We’re in Basking Ridge, New Jersey, an upper-middle class community about a 30 minute drive from Newark airport (and much different socio-economic environment), and of course on the other side of the continent from San Jose, CA. The event here is a family function — my wife and son flew down from Ottawa yesterday, meeting me at the airport, and we then took a rental car to this hotel.
Obviously, this weekend portion of the journey is entirely personal and the only business I will be discussing is with relatives. It seems the routing/cost is close enough to a direct flight between San Jose and Ottawa that Google’s travel agency had no trouble in making the routing variation, so essentially Google paid my airfare costs to the family event.
In the past week, as I “hung out” on the Google campus and travelled transcontinental, the business at home continued. This is a healthy sign, of course, though I can’t say everything worked perfectly and a total absence would probably have resulted in some really awkward cheque bounces (I certainly needed to use my bank authorization to move money between accounts and it turns I had written before travelling a very large cheque on one account, but the money to cover it was in another, so if I had disappeared completely and not checked the books I would have some explaining to do.) Nevertheless, it is good that the business systems were strong enough to continue in my absence for a week.
We return home late Sunday night — wife and son on one flight (their paid tickets were cheaper on another airline) — and me on another. I’ll need to make a late-night visit to my office to gather some papers, and then be in shape for the business’s annual planning meeting on Monday morning.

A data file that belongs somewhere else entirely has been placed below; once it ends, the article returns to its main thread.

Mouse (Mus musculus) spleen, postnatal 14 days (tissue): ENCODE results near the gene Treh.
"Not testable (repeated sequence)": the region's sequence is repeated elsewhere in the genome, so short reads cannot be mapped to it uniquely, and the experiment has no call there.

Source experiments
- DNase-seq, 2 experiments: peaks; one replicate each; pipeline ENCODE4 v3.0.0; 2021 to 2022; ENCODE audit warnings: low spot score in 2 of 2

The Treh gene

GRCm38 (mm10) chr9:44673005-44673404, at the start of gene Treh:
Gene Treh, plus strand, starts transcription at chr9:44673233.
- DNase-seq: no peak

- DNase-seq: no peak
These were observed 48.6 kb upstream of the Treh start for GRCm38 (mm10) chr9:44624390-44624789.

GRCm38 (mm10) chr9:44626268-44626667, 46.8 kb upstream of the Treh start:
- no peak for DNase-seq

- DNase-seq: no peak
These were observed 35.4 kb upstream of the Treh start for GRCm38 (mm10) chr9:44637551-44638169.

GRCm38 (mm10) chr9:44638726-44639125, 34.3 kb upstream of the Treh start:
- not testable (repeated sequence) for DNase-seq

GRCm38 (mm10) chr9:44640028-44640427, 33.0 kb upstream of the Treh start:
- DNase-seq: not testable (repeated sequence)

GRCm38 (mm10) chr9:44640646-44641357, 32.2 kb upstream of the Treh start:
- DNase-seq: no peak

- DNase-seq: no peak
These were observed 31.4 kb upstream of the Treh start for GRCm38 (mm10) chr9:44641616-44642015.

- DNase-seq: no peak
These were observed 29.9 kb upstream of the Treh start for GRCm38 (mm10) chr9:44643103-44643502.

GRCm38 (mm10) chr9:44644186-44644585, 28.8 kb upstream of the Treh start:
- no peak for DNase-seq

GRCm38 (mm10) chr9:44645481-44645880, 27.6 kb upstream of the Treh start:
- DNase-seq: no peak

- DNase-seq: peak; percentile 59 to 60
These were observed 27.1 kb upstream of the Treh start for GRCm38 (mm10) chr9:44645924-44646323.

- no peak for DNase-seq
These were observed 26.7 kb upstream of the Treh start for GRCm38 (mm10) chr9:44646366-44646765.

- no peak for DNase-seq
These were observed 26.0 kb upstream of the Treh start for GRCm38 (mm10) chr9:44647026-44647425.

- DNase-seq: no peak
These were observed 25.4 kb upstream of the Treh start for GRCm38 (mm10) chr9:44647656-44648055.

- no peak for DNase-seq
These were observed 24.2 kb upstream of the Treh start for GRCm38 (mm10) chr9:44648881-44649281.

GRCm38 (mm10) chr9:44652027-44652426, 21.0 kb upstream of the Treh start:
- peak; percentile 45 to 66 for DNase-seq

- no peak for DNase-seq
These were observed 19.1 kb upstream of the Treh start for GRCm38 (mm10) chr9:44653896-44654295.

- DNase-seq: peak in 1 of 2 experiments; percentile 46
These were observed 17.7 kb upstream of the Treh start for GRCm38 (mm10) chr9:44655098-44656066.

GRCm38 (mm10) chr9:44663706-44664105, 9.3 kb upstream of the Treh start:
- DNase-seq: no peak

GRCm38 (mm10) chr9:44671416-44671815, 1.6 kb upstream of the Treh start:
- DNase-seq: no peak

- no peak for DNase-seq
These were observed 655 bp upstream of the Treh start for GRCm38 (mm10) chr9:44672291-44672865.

The interface between business and personal space; between travel and home, between family and aloneness reminds me of my exceptional good fortune, and the intriguing questions about why so many improbable things in my life have turned out so well.
I’ve reported earlier on my imperfect personality and the odds-defying achievement of some personal and family success, but the story that comes closest to immediate circumstances is how I could overcome the odds with the Google AdSense program, becoming the only person in the program’s history to survive not one, but two account disabling experiences, to become a forum moderator (Top Contributor), receiving an invitation to the Googleplex to meet AdSense staff in person (twice, so far, now.)
This reflects the second improbability. This program, like other Google initiatives is scaled for extreme automation, and my business volume should not be great enough to have any human contact with Google — let alone access to a personal “account manager” usually reserved for accounts at the level of the New York Times or the Wall Street Journal.
The success books suggest there are some common correlations: A strong goal-setting nature, healthy perseverance, and an ability to focus energies and achieve expertise within specialized fields. I also seem to have rather good crisis-management skills. Yet I’m sure there is a healthy dose of luck in the story, as well. After all, I was born to loving upper-middle class parents in Vancouver; not a desperately poor broken or drug-addicted family in Bangladesh.
It’s a weekend morning. Today is for family stuff. Tomorrow is for family stuff, travel (and at the end of the day, a bit of business). I know I’m lucky. I’m thankful I know that.